<p>Teşekk&uuml;r ederiz! (I hope that's right. :D)</p>
<p>Milled lumber (like 2x4's and your fir pieces) start out at the true (aka RAW) dimension but are milled to be more or less flat. The milling is what causes the material loss, not shrinkage. </p><p>Sheet goods (plywood, particle board, MDF, OSB, etc) are always &quot;true dimensions&quot;. Perhaps because sheet goods start out as veneer, sawdust, or chips and are glued together in jigs or molds.</p><p>Great instructable, BTW. </p>
<p>Thanks so much, and thanks for your clarifications! I'd only heard about the moisture content affecting things, as bulwynkl mentions below. </p>
<p>timber changes shape with it's moisture content. It shrinks differently along, across and through the grain. If the timber is milled slightly wet it may warp. </p><p>Veneer, particle and fibre products don't face anywhere near the same problems. They are produced from green timber but because they are re-arranged so that most of the asymmetry is in-plane, shrinkgae does not have the same effect.</p>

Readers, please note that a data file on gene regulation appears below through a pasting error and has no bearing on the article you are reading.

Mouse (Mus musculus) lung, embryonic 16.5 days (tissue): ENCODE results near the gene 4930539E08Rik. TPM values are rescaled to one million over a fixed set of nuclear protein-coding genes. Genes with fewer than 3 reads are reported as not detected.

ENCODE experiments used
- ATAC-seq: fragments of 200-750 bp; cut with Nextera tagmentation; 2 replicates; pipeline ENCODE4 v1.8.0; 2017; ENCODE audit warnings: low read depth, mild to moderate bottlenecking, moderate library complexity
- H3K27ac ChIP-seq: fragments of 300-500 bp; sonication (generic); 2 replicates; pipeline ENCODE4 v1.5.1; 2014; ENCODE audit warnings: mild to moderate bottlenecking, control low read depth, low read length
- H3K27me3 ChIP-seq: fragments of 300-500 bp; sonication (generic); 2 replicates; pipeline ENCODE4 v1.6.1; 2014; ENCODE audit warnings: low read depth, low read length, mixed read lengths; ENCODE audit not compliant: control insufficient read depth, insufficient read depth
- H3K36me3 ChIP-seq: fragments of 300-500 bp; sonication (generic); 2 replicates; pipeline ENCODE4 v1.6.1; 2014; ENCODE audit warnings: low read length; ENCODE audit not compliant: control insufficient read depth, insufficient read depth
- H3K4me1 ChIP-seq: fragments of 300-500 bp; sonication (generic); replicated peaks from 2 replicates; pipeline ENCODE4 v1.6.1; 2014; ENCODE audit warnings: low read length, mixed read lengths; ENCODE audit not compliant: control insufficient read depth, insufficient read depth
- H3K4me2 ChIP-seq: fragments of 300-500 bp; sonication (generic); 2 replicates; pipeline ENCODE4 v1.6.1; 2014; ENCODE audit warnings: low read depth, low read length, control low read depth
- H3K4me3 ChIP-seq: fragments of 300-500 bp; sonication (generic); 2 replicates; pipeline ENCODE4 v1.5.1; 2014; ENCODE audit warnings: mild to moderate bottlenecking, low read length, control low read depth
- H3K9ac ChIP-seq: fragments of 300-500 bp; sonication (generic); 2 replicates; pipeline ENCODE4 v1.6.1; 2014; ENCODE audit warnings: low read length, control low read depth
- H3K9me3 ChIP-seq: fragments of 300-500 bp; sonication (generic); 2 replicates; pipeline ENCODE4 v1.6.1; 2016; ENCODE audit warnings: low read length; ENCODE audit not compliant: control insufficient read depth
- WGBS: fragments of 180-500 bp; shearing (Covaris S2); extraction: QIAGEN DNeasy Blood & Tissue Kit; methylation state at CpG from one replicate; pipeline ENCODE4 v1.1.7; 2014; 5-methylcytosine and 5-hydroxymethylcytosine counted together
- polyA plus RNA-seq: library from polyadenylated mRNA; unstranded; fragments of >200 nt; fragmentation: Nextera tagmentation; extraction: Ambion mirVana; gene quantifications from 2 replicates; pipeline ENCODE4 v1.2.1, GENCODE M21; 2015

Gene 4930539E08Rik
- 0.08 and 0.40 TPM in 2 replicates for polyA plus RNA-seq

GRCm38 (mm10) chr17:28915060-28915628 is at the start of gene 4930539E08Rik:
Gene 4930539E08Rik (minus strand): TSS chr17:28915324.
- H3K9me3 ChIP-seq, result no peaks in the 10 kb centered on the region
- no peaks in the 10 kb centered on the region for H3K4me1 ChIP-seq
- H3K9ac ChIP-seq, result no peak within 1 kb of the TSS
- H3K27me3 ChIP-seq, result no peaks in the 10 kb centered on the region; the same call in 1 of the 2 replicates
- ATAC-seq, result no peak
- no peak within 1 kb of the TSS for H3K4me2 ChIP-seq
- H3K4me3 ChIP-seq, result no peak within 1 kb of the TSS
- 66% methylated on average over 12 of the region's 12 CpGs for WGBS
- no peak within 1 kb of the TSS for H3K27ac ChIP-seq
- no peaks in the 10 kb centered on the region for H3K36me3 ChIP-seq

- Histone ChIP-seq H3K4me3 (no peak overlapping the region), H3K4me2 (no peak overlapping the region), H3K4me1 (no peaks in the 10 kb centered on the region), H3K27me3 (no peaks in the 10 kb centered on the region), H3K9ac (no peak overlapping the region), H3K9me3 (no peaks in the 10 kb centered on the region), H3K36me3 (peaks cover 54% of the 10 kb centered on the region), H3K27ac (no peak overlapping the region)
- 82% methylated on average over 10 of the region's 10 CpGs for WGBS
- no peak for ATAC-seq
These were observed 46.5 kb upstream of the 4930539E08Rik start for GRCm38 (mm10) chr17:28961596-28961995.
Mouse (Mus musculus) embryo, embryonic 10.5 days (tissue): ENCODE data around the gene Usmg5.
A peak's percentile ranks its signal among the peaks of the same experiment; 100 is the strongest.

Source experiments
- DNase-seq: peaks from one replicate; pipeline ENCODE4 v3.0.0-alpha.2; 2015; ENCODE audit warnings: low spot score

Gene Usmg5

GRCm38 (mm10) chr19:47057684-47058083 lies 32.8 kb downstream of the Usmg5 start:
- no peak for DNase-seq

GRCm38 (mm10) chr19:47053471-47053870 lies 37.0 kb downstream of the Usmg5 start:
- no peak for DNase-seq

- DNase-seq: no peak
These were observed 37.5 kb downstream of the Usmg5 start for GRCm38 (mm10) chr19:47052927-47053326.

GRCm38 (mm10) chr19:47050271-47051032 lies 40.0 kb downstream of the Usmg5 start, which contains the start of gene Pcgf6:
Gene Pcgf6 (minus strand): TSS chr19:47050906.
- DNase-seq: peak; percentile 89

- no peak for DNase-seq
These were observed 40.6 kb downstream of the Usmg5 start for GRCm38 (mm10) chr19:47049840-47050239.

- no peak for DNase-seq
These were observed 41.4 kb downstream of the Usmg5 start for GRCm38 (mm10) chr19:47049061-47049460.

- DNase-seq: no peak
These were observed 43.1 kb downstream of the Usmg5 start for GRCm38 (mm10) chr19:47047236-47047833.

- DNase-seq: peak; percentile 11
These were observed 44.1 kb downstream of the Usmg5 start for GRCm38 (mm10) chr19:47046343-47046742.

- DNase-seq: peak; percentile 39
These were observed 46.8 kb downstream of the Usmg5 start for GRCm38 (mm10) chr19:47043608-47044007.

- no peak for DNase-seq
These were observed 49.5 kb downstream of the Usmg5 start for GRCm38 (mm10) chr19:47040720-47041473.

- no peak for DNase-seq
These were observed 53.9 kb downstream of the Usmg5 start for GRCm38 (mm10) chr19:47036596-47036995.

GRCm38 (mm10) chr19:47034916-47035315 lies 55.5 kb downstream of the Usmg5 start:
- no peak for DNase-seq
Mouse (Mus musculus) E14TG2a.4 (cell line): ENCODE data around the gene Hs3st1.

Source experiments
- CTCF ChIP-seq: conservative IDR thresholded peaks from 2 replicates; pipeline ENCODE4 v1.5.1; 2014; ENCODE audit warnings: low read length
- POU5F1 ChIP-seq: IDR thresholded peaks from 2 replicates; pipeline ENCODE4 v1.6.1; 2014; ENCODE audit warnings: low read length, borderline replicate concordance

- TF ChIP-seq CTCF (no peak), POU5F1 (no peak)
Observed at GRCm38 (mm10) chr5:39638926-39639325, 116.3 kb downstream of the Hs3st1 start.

<p>I'm sure some creative person could conceive of this as a nice laptop adjustable desk for a wheel chair bound person. Using hidden attached wall pockets like the older windows would hide the weights completely and screwing to a wall would increase stability. Wider desk area, place for rolling computer chair as well as a wheel chair. Use wooden cutting board top and make adjustable work station in kitchen for various height users. So I can envision someone from small seated child, adult wheel chair position work station, 5'1&quot; standing person work station, some one up to 6'+ work station. Could be quite an adaptable idea. So if your idea takes off, you've helped more than just us computer users, you've created a universal design desk/work station!</p>
<p>That would be awesome, and I love your suggestions for hiding the weights and increasing the stability. Thanks for your comment!</p>
<p>You have a fantastic idea there, not only because the stand up desk has become popular but you have created a way to make quick height adjustments at production assembly stations. I'm retired now, but I can imagine that there is still a need for what you've made. Good Job!</p>
<p>Thank you so much; how very kind!</p>
<p>Cool desk!</p><p>The counterweight box is a great idea. You can put in anything you want to serve as counterweight. Like plastic bottles filled with plain sand. You can put as many as needed for whatever is on top of the desk.</p>